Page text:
“What I’d be concerned about is the long-term effects,” said my friend Ashley.
Ashley is the fabulous strawberry blond of hummus and quinoa fame. She’s also a pediatric nurse who also works in palliative care. She is a full-on “broad,” outgoing, direct, and someone who will always have your back. “You see these long-time vegans who are now having all these health problems. Like my friend Josephs’ mum.” Joseph’s mum is a long-term member of the Mount Madonna Yoga Center. “They’re showing signs of diabetes.”
“Diabetes? How’d that happen?”
She shrugged, “I don’t know.”
“I feel like I’m eating better than I have in a long time. Because I’m actively thinking about getting the nutrition I need,” I said, “I can’t take it for granted, so I’m more focused on it. I actually pay attention to what I’m eating more now.”
She shrugged again, “I don’t know. I just know that people have gotten sick. You have to trust how your body feels.”
Hmmmm. All the vegan sites talk about how much healthier being vegan is. This is the first time that I’d heard about nasty long-term effects. I knew I had to be careful about getting the right kind of nutrients, but this sounded serious. Can I evaluate how good this is for me by how I feel, if the long-term effects may creep up on me insidiously?
My friend Susan gave me a tub of soup. Susan is one of my best friends, a fellow yoga teacher, and an outstanding chef. “It’s vegan, potato leek with tofu. I don’t think you’re getting enough protein.” She laughed, but she was also not entirely joking.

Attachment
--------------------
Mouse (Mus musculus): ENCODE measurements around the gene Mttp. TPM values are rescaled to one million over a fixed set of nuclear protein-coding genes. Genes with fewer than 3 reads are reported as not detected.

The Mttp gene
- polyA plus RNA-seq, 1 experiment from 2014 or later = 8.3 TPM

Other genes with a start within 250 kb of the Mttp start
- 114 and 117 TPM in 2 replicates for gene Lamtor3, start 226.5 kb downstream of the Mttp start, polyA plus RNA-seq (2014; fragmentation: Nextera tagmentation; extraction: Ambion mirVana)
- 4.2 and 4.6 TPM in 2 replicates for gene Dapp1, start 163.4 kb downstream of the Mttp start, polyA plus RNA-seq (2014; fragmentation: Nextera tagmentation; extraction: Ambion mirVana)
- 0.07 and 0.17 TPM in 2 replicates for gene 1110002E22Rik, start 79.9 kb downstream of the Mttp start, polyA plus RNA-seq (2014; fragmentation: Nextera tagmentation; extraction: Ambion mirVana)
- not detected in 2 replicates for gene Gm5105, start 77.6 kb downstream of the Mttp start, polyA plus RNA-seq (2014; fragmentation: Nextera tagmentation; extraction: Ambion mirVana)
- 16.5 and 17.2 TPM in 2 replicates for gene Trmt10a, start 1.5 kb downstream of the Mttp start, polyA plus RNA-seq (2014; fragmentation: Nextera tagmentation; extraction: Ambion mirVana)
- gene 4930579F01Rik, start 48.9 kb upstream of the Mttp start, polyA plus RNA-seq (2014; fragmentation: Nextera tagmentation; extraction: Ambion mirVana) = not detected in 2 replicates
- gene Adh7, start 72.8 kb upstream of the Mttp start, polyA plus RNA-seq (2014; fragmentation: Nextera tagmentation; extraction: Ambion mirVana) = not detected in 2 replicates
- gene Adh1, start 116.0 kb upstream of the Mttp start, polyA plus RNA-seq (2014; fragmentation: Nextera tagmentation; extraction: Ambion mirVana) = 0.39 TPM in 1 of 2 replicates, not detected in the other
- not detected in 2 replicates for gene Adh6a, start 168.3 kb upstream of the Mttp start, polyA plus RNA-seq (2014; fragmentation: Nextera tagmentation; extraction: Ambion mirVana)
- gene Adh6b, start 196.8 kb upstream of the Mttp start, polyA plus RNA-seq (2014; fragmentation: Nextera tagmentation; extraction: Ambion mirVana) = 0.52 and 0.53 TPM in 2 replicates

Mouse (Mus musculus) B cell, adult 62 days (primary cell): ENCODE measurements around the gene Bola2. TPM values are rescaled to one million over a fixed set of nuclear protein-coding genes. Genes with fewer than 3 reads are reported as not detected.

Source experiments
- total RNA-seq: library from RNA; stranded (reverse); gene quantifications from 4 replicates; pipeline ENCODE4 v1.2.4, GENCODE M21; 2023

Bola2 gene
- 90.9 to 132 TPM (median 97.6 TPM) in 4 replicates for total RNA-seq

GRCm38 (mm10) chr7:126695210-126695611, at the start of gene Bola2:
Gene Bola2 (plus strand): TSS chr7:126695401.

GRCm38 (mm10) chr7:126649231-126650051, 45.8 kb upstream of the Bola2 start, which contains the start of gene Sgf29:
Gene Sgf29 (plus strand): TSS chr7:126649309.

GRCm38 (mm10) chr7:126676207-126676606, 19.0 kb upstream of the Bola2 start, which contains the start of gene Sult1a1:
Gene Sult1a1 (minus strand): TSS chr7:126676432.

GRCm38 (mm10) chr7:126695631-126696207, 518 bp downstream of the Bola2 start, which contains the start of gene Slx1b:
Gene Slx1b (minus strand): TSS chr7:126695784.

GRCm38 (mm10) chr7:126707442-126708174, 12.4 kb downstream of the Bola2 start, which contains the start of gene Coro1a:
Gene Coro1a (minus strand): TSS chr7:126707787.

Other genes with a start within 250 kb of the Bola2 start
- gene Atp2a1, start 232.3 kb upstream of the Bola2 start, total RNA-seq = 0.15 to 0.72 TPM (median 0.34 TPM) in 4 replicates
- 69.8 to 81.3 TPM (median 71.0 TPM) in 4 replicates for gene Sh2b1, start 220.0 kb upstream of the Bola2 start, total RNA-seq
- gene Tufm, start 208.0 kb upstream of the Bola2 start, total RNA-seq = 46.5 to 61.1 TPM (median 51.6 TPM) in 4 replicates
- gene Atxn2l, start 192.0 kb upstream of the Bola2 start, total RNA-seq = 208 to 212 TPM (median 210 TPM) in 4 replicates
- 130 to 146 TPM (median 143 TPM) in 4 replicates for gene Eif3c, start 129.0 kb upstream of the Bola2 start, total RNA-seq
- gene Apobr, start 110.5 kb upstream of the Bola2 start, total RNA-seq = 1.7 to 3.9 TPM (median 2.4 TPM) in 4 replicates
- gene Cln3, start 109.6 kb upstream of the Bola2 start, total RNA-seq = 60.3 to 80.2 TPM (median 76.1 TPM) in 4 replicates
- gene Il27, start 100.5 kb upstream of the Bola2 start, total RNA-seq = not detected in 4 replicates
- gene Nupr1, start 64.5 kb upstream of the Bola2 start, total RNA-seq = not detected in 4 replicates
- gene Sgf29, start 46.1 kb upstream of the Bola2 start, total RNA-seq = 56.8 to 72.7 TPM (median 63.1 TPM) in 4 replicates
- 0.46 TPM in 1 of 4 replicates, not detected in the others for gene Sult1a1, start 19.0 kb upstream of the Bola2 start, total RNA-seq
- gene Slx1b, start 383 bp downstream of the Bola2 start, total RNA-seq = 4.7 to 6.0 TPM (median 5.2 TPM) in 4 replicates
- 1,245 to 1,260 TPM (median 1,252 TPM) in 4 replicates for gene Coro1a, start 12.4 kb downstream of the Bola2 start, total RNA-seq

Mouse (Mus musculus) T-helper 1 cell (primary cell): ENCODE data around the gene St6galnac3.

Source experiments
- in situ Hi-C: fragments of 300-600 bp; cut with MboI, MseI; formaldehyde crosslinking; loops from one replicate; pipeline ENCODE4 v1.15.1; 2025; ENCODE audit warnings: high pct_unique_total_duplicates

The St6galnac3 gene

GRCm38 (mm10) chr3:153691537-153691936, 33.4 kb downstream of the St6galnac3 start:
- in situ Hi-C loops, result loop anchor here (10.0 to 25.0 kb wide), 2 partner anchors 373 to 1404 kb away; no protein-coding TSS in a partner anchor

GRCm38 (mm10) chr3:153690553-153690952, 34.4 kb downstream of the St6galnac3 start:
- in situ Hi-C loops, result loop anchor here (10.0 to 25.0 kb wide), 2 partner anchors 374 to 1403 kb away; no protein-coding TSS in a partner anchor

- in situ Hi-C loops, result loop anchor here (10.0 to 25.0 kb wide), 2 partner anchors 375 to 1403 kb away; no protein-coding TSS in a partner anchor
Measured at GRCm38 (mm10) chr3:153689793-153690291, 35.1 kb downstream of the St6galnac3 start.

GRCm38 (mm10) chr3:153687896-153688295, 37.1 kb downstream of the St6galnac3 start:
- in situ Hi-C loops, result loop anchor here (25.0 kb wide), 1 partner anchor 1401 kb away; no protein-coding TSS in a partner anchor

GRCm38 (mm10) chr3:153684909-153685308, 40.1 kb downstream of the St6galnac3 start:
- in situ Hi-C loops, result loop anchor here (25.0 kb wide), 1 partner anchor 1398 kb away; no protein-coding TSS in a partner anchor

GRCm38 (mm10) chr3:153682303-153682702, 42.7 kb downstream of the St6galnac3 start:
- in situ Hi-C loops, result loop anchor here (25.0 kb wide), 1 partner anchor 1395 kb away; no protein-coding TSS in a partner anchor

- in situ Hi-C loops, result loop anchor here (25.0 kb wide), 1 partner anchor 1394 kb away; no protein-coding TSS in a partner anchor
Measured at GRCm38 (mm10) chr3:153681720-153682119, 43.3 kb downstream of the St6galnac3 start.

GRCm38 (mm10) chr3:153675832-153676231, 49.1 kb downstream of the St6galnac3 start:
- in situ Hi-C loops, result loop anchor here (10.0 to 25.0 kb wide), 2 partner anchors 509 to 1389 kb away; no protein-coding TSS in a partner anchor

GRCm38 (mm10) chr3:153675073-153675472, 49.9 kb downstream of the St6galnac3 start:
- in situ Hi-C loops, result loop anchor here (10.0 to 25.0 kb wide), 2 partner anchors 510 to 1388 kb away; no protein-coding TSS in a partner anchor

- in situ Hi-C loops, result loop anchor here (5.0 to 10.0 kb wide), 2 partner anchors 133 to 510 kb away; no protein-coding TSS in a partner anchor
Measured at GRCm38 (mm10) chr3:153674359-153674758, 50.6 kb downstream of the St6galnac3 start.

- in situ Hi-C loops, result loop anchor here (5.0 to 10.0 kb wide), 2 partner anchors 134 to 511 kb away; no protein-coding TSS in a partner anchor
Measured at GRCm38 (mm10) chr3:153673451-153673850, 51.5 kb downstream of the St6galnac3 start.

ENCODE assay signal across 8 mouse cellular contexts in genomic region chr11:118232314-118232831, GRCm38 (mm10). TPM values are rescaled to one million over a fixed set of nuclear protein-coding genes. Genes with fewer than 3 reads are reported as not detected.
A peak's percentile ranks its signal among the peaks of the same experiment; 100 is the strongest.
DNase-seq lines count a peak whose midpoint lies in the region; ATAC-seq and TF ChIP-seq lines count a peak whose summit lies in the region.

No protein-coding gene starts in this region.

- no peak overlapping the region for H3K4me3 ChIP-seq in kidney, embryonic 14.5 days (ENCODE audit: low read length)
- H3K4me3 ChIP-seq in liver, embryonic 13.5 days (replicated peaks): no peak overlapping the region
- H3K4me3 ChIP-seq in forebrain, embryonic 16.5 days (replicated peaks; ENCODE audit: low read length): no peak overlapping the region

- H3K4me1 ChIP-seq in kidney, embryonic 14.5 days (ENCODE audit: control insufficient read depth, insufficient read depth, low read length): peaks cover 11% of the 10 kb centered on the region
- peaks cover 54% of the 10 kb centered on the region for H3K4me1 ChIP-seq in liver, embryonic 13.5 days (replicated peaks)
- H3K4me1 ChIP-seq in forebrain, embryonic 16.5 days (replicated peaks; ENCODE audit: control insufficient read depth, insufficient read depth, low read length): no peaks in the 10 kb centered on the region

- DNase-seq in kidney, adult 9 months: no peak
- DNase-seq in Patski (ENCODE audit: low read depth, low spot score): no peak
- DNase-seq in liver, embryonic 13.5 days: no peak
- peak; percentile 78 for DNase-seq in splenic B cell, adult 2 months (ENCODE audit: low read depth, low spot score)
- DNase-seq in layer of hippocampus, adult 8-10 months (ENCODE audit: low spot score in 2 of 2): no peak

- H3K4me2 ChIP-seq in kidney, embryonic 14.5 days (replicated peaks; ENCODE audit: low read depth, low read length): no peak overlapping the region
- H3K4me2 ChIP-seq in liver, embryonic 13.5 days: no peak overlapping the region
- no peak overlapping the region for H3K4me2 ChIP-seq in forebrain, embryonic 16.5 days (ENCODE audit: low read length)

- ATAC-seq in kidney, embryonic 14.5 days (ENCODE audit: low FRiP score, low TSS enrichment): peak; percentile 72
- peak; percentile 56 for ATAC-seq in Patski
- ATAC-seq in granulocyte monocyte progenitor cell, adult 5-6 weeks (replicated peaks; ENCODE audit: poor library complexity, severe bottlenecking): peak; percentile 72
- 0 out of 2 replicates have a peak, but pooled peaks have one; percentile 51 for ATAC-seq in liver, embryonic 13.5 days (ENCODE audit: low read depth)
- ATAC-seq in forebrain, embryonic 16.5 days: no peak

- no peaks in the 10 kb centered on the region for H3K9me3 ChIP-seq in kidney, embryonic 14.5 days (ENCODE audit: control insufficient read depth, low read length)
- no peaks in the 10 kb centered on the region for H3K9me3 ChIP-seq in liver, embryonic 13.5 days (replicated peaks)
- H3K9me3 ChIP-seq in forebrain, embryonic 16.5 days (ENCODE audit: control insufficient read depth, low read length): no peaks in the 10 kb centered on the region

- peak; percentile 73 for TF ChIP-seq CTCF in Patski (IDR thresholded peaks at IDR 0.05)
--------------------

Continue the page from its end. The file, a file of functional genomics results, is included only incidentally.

Susan throws back her fabulously curly dark hair, “Well, I just know how I feel. I was vegetarian for years.”
“You were?” I was startled. I hadn’t known.
“Oh yeah. Then I really wanted a hamburger, and finally I broke down and I ate it. And it was the most delicious thing I’d eaten. I couldn’t go back. ” She paused, “I didn’t realize how much I needed the protein until I ate it, and figure out how tired and run down I’d been feeling.”
She looked at her soup, “And you have to be careful with tofu and estrogen. Don’t eat too much. It’s not good for you.”
“Why?” I’m stymied.
“Estrogen. If you get diagnosed with breast cancer, one of the first things they do is take all the soy out of your diet.” She nodded at my startled look. “Oh, yeah.”*
I looked at my soup.
“I swear the by Zone diet. Keep the sugar from spiking, keep the yeast down. It works for me. But you have to listen to your body.”
More food for thought.
*On further research, the role of soy and breast cancer seems to be unraveled – or at least highly contextualized. Check out this article from the American Cancer Society. However, when I’ve asked friends about trusting posts from the American Cancer Society, I’ve also gotten knowing looks: “Money,” they say. “No one makes money unless you get sick. There’s big money in cancer.” So who do you trust?
“Paradoxically, estrogen can be both a beneficial and a harmful molecule. The main beneficial effects of estrogen include its roles in programming the breast and uterus for sexual reproduction, controlling cholesterol production in ways that limit the buildup of plaque in the coronary arteries, and preserving bone strength by helping to maintain the proper balance between bone buildup and breakdown. Unfortunately, in addition to these important beneficial effects, estrogen can also be harmful. The most serious problem arises from the ability of estrogen to promote the proliferation of cells in the breast and uterus. Although this ability to stimulate cell proliferation is one of estrogen’s normal roles, it can also increase a woman’s chance of developing breast or uterine cancer.” – Understanding Estrogen Receptors, Tamoxifen, and Raloxifene, National Cancer Institute.